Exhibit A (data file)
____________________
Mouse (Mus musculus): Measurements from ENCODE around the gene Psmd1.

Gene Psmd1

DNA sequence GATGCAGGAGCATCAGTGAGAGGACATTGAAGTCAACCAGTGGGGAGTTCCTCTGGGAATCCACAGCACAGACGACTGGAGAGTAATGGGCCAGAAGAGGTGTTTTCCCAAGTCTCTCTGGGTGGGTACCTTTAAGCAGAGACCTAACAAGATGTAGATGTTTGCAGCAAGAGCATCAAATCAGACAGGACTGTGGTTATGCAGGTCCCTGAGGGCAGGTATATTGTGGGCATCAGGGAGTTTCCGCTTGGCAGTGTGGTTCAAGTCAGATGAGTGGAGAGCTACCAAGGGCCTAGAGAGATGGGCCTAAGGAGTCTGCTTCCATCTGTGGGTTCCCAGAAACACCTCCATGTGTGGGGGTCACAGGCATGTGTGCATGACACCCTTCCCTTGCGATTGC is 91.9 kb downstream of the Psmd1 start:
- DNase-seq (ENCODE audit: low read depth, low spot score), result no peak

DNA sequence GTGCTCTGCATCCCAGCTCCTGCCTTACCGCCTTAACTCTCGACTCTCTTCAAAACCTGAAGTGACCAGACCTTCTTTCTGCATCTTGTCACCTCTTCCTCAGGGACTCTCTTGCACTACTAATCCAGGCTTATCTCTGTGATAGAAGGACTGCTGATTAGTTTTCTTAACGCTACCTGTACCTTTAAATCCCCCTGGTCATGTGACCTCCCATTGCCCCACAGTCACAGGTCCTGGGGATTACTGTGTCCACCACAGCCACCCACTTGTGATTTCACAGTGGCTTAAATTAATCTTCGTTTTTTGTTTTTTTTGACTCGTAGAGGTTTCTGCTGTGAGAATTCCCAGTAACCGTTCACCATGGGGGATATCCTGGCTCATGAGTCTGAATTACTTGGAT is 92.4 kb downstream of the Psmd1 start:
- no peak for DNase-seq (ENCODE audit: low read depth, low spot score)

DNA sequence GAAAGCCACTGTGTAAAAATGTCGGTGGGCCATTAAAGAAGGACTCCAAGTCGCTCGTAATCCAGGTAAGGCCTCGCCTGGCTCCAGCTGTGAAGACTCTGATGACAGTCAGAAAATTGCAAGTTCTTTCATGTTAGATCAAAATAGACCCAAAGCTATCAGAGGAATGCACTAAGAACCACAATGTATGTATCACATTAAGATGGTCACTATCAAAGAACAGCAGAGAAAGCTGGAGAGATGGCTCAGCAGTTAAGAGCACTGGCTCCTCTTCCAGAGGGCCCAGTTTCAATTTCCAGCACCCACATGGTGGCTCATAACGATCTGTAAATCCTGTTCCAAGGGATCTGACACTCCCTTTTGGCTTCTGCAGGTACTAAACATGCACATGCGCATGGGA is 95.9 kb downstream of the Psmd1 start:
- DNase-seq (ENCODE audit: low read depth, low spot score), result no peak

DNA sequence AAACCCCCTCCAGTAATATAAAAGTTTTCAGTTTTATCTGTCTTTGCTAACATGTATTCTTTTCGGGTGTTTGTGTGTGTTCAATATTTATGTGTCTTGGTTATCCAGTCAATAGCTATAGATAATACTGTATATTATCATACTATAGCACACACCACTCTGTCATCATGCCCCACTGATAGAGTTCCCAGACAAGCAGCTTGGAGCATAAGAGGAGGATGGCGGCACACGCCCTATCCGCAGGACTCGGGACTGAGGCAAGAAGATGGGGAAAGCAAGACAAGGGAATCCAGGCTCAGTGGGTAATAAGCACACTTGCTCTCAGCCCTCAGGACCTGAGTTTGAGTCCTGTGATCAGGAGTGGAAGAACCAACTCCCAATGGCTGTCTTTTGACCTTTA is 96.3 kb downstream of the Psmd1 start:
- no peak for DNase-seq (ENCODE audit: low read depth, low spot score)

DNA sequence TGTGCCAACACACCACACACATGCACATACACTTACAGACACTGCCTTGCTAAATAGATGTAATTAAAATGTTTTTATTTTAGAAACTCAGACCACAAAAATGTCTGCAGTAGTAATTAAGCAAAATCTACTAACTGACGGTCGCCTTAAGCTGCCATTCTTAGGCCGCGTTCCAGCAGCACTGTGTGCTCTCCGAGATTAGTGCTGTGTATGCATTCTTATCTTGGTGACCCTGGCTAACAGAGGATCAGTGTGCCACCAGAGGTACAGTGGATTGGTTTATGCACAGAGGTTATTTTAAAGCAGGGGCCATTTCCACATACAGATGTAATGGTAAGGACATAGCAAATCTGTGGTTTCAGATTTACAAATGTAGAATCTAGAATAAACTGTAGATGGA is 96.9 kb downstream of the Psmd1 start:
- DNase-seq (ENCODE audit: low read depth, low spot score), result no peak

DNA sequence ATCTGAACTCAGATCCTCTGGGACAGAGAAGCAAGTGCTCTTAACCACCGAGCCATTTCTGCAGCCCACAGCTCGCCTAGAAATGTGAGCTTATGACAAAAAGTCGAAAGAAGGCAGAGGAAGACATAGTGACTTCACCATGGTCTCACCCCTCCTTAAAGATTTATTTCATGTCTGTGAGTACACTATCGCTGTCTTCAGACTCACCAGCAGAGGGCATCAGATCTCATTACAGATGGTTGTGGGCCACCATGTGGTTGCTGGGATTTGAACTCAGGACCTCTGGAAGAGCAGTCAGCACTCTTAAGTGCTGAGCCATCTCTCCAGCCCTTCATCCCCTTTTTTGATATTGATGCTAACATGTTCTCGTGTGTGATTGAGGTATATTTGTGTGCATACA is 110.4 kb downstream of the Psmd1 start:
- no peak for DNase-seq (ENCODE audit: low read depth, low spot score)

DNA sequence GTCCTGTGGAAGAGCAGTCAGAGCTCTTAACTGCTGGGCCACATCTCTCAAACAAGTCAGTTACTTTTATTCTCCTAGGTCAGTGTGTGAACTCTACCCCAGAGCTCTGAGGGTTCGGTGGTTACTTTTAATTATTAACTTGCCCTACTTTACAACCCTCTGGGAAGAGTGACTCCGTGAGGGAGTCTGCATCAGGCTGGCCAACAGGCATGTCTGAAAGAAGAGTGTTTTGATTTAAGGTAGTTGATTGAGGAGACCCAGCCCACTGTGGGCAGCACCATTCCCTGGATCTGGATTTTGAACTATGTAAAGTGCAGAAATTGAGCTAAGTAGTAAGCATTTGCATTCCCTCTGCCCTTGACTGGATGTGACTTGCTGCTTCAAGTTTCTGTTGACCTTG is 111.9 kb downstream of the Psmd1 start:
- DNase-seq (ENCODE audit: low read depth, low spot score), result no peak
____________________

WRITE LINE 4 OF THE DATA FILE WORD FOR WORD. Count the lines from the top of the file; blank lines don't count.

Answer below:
- DNase-seq (ENCODE audit: low read depth, low spot score), result no peak